PETALING JAYA: Weather experts have cautioned about a wet year-end with more rainfall brought about by the ongoing La Nina phenomenon. Compared with two decades ago, they said the Malaysian climate and weather had become more variable.
Given the effect of La Nina, climatologist Prof Dr Fredolin Tangang said the risk of widespread flooding, especially on the east coast of peninsula Malaysia, was very high.
According to data from the Climate Prediction Centre of the United States National Oceanic and Atmospheric Administration, there is a 50% chance that La Nina will remain until the year-end.
ALSO READ: Facing floods full on
“This could worsen the effects of the impending north-east monsoon in Malaysia from November until March next year,” said Prof Fredolin.
He said the effects of global climate change were more apparent compared to two decades ago.
“No doubt the weather and climate, especially the extremes, have become more variable in the last couple of decades.“Consistent with the global mean temperature, the temperature in Malaysia has also been rising steadily,” he said.
Climate expert Prof Datuk Dr Azizan Abu Samah from Universiti Malaya agreed, saying that La Nina, coupled with the Indian Ocean Dipole event that caused the weather to be ripe for rain, could bring higher than average rainfall to Malaysia during the north-east monsoon season, expected to begin in November and strengthen in December.“Certainly in November, especially in the east coast states of Kelantan and Terengganu, there will be more rain than usual, depending on how bad the weather is,” he said.
He also pointed out that it was “very difficult” to pinpoint which week or day bad weather was expected to hit as any forecast model could only predict up to seven days at about 50% accuracy.
The head of the Earth Sciences and Environment Department from Universiti Kebangsaan Malaysia said the increase in global mean temperature led to more moisture in the air.
“Warmer air can hold more moisture, and this additional moisture content causes more intense heavy precipitation, resulting in more frequent and strong flooding events,” he added.
Fire and Rescue Services Department director-general Datuk Seri Mohammad Hamdan Wahid said some 14,800 personnel had been directed to be on high alert amid La Nina and the impending north-east monsoon season.
“This figure does not include the 13,500 volunteer firefighters nationwide,” he said, adding that a total of 1,800 land, marine and air assets were also on standby to be deployed to assist the frontline.
“For the peninsula, three Regional Front Bases (Pengkalan Hadapan Wilayah) can be activated any time in Penang for the northern region, Ayer Hitam in Johor for the southern region and Wakaf Tapai in Terengganu for the east coast region.“Based on information from the Drainage and Irrigation Department, 5,496 areas across Kelantan, Terengganu, Pahang, Johor, Sabah and Sarawak have been identified as high-risk,” he said.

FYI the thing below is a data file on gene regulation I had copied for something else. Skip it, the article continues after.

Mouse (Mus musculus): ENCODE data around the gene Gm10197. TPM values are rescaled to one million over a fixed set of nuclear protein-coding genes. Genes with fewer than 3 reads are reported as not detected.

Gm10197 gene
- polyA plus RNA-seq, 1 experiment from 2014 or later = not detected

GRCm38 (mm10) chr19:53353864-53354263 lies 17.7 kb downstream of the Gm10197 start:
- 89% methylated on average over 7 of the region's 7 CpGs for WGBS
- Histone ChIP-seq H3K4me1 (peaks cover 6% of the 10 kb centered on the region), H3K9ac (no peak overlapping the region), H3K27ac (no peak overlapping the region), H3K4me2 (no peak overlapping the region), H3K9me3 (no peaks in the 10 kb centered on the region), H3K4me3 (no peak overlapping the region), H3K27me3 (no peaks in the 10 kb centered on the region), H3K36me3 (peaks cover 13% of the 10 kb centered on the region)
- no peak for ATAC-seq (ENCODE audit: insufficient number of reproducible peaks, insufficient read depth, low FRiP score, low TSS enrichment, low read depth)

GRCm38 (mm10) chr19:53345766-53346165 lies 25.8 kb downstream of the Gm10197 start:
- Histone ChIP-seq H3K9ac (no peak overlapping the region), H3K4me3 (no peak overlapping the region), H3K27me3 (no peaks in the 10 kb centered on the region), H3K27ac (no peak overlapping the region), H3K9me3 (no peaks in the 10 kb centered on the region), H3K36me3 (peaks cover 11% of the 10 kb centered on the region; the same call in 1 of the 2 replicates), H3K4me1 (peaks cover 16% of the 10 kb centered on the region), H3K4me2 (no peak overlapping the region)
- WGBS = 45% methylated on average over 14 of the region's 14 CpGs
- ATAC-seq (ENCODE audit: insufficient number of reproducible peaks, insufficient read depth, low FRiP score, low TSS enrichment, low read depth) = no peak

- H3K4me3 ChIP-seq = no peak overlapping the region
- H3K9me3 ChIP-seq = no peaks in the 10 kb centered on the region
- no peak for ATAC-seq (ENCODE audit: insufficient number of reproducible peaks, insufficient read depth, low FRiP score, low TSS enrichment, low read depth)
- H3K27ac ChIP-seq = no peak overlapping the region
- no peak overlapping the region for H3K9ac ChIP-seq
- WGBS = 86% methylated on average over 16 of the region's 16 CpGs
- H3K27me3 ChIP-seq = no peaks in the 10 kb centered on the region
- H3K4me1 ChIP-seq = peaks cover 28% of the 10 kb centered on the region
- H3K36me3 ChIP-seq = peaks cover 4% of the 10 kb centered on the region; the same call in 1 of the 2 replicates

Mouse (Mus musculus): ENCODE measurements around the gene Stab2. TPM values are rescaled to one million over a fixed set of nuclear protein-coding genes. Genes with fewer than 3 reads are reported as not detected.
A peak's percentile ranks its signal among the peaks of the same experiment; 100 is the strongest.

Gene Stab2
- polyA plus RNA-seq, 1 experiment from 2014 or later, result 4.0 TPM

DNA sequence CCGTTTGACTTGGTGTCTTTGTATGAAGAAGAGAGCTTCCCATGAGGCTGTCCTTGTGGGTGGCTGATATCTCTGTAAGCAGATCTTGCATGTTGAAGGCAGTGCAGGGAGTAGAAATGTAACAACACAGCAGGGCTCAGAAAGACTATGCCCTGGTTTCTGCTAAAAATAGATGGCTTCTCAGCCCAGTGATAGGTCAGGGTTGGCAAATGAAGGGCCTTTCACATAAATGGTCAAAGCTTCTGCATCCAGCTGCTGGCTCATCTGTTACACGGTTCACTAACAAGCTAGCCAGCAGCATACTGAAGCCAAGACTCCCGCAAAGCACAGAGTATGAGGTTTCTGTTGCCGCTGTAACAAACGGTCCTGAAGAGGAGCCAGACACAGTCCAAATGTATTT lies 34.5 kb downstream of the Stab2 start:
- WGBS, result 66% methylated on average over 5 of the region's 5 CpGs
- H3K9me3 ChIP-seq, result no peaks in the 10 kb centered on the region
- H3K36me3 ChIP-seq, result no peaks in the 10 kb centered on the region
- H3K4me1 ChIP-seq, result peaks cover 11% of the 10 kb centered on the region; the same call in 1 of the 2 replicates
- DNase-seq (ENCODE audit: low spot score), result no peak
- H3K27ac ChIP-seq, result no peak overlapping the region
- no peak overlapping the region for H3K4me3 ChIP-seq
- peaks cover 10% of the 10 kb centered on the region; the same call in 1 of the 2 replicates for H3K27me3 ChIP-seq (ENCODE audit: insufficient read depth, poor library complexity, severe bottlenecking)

Mohammad Hamdan said the department would continue to make thorough plans for other states owing to the recent weather trend and flash floods.
He said all strategic, operational and tactical planning had started since April with frequent monitoring and patrolling in hotspot areas.
“This includes the monitoring of rainfall, water levels, monsoon flows and sea tides together with information from the relevant agencies.
“For the remote areas, the Air Division and states are using drones to monitor.
“Each state has set up an operation room and has activated its incident command system,” he added.
Meanwhile, the National Disaster Management Agency (Nadma) said the preparations for this year’s floods would be done in accordance with the meeting held among the agencies.
“Our readiness to manage floods is just like what the Prime Minister announced last week after the National Disaster Management Committee meeting.
“The operation will be like usual. If there is to be voting during the monsoon season, we will follow Election Commission (EC) instructions,” said Nadma.
“If we are to have an election during monsoon, EC will call relevant ministries and agencies for meetings to discuss in detail how to go about it,” said the department.
On Sept 12, Datuk Seri Ismail Sabri Yaakob instructed the disaster management committees at the district level to be immediately activated to face the north-east monsoon and floods.
In a statement, the Prime Minister said this was following MetMalaysia’s forecast that the north-east monsoon would be from November to March 2023.